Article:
• quietstorms

    In the short term this will be a money making machine for Adobe while they kick enthusiasts and infrequent CS users to the curb.

    In the future, this sets the stage for the next-generation to learn that life exists without Adobe much like many are now learning in mobile that you don’t need Office. I’m going to guess that there will be a far more active development on the user side for brushes and plugins for apps like GIMP, Acorn and Pixelmator.

  • http://twitter.com/Moeskido Moeskido

    This is not a great event for most of the creatives I’ve ever worked with, who’ve been using Adobe products for decades, but only upgraded when a specific job or client required them to. And none of these folks ever needed the whole suite, whatever that constituted at the time.

    And now what was a set of products you could buy a la carte as needed has become a treadmill you can’t ever get off. Great.

    I really wish there were more real alternatives to software like InDesign, other than, say, the former shitheaded industry leader that Adobe deposed a decade ago.

    • http://www.bynkii.com/ John C. Welch

      nonsense. If you only need say, premiere pro for say, a single job, or indesign, you can use that for for a single month, and then not pay for it again. I haven’t seen pricing on that, but I understand it to be slightly higher than the month to month with a year commitment. In any event, much, much cheaper than what it cost to buy it outright when you only needed to use it a couple times a year.

      You should maybe try reading the actual information before you make what are in fact, completely incorrect assumptions.

      • Space Gorilla

        That’s an interesting model, I can easily build that into a project quote, if I need a couple extra apps from Adobe for some job just for two or three months. There seems to be a lot of anti-Adobe sentiment (perhaps just a vocal minority), but I use their software every day and it makes me money. It boggles my mind that people piss and moan about having to pay for things.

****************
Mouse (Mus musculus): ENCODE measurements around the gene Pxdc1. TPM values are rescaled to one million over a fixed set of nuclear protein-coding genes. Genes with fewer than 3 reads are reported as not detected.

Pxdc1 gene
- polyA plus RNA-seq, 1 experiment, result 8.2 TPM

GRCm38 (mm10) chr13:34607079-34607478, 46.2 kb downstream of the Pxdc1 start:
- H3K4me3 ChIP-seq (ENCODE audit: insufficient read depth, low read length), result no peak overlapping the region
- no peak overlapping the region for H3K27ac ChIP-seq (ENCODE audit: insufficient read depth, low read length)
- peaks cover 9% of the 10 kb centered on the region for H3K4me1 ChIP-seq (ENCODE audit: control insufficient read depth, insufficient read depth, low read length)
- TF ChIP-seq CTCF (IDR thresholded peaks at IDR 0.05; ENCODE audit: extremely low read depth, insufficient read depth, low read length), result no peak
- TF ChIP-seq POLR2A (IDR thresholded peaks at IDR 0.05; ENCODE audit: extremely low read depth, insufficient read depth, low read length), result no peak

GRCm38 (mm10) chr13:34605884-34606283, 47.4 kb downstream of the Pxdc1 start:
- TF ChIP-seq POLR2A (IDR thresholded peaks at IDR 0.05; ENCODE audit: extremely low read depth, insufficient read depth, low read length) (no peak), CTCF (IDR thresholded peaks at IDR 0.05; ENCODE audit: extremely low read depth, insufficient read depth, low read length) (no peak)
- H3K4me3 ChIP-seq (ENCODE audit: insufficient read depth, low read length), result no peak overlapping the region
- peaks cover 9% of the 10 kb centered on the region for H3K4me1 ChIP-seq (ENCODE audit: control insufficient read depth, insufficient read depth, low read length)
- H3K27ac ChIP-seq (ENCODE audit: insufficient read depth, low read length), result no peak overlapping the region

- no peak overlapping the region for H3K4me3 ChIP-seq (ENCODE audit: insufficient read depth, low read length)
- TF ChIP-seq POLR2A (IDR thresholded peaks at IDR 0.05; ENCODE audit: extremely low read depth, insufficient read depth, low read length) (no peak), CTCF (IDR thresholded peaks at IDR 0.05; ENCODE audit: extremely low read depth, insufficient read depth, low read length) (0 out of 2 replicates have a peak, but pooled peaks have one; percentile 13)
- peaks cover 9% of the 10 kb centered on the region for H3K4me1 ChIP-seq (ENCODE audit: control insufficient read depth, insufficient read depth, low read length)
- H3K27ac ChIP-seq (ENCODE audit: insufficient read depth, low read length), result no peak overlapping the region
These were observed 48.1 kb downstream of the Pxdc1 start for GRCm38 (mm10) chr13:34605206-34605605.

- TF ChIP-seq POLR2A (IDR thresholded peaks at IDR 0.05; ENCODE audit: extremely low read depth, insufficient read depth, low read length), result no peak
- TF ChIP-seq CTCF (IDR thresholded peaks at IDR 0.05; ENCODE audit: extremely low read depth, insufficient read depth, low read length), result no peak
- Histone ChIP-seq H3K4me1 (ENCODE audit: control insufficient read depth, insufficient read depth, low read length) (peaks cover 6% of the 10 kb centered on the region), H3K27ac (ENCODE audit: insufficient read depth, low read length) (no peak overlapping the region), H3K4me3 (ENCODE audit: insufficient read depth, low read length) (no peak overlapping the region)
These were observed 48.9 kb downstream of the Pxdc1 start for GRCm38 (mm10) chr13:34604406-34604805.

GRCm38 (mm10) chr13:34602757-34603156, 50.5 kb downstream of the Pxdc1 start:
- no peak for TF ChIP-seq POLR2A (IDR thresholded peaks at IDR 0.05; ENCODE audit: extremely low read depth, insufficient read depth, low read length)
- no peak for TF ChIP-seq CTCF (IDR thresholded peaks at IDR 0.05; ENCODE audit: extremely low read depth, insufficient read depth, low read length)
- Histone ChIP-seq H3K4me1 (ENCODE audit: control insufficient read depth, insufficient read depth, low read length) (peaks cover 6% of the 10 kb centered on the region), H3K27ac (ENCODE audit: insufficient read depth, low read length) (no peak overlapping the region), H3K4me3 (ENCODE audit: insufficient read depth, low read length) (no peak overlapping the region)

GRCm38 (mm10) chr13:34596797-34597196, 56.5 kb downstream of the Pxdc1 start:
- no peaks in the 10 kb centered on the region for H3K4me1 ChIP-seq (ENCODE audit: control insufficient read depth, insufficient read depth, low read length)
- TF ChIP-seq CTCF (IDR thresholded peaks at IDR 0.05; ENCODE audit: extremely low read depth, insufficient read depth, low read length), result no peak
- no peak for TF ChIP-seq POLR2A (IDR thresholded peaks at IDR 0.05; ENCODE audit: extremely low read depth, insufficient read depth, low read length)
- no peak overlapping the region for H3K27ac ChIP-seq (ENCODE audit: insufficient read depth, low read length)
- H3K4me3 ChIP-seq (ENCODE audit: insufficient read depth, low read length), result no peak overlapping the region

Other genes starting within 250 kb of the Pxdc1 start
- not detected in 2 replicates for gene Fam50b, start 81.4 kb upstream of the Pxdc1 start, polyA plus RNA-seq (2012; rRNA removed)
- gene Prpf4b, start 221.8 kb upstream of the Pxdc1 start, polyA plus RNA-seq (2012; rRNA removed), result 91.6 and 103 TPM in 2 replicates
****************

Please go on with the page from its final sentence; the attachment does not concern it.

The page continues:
• kibbles

          ignorance on your part.

          people like me are happy to pay for software — and own it, for as long as i find it useful. people like me do not wish to rent said software.

          • Space Gorilla

            If you can’t afford the tools, don’t use them.

      • kibbles

        “You should maybe try reading the actual information before you make what are in fact, completely incorrect assumptions.”

        …funny, you dont even know the single-month price! $75 for a single use doesnt sound like a great plan to me, an infrequent user of Adobe tools several times a year. (small business, not consulting). id much rather buy a version and have it at my disposal for 2-4 years.

        • http://twitter.com/colinmat Colin Mattson

          But who is this mythical user paying $75 month after month?

          If you need the whole suite, you’re certainly using it enough to be paying for the whole suite on contract.

          If you don’t need the whole suite, you probably only need one or maybe two apps, which are a whopping $30 on PAYG. Most casual users are not going to end up in a situation where they need to pay $75 for the whole suite—but if they do, they’re still saving a huge amount of money by using PAYG. And those same casual users have access to none of the suite under the traditional perpetual licensing model.

  • DanielSw

    I don’t think Adobe has shot itself in the foot at all. I think they’ve seen a generally great response to CC and have accordingly decided to jettison their old business model for CS.

    Boo hoo for the “poor young creatives” who “can’t afford” Adobe’s subscription. Adobe doesn’t care about “casual” or “infrequent” users? Damn skippy. Who does?

    I started out as a freelancer with NOTHING, too. I didn’t even have any training. There weren’t any courses. Nothing but the software manuals. And Illustrator cost me $500 in 1987, probably before most of you punks were even born.

    I’ve been paying licensing fees to Adobe for two and a half decades. CS upgrades were usually $600. So this subscription which gives me access to ALL Adobe apps including Lightroom and Muse and fast updates is a MUCH better deal than anything in the past.

    I think far more people agree with me in liking CC, which is why Adobe is making this change.

    So whine away, but you’ll soon be left in the dust.

    BTW, we’ve already been CC subscribers for over a year, and our monthly is now $50 instead of the upgrade price of $30 for the first year. It’s worth it for all the new features and the convenience.

    • http://twitter.com/Moeskido Moeskido

      How many Adobe apps do you actually use regularly?